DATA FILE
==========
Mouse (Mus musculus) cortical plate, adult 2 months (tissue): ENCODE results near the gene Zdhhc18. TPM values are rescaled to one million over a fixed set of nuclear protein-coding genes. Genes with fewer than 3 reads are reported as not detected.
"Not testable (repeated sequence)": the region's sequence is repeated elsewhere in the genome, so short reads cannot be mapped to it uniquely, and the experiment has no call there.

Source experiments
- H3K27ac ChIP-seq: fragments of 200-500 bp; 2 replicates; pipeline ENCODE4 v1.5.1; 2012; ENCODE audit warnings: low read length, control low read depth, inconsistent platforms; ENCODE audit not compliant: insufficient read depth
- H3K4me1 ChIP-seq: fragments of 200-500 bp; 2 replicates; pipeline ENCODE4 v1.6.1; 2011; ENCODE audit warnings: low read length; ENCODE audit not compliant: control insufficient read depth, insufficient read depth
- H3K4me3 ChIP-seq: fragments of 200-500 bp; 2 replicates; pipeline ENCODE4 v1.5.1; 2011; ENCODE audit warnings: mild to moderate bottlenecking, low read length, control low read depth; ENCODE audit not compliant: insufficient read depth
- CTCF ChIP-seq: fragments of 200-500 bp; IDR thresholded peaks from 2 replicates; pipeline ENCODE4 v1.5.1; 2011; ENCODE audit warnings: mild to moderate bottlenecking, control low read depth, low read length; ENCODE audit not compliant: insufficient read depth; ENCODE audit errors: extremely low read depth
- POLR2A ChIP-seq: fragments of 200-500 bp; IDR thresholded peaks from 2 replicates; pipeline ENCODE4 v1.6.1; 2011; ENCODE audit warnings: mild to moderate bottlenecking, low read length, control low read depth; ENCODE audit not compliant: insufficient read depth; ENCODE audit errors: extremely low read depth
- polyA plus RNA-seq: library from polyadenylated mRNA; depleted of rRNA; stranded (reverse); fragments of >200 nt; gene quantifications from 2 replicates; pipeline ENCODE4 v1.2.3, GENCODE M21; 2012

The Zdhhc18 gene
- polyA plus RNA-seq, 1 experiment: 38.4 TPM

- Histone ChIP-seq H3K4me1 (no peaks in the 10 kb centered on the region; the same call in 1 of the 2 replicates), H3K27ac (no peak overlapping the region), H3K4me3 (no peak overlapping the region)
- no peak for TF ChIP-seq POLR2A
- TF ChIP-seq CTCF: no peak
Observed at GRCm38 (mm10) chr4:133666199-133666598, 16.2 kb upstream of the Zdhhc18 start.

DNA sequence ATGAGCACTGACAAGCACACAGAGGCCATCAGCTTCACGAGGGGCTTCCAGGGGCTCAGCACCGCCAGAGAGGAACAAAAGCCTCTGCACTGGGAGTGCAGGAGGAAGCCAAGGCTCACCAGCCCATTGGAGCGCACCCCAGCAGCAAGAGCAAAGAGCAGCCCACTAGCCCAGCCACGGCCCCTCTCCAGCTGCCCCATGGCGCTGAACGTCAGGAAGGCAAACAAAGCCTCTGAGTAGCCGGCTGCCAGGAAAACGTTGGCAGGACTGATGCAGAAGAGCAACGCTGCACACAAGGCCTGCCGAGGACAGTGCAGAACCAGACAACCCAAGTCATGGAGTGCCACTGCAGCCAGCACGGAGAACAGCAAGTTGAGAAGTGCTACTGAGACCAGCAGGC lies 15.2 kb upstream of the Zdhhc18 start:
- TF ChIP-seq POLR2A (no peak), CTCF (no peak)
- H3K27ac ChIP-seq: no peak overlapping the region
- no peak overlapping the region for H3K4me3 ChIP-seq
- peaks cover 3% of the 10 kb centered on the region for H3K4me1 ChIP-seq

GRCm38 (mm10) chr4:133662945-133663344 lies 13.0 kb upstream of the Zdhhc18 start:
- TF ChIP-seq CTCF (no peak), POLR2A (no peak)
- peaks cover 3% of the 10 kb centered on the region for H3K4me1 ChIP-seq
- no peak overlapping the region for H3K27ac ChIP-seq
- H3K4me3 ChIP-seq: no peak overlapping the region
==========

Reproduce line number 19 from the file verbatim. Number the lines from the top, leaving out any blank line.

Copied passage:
- no peak overlapping the region for H3K4me3 ChIP-seq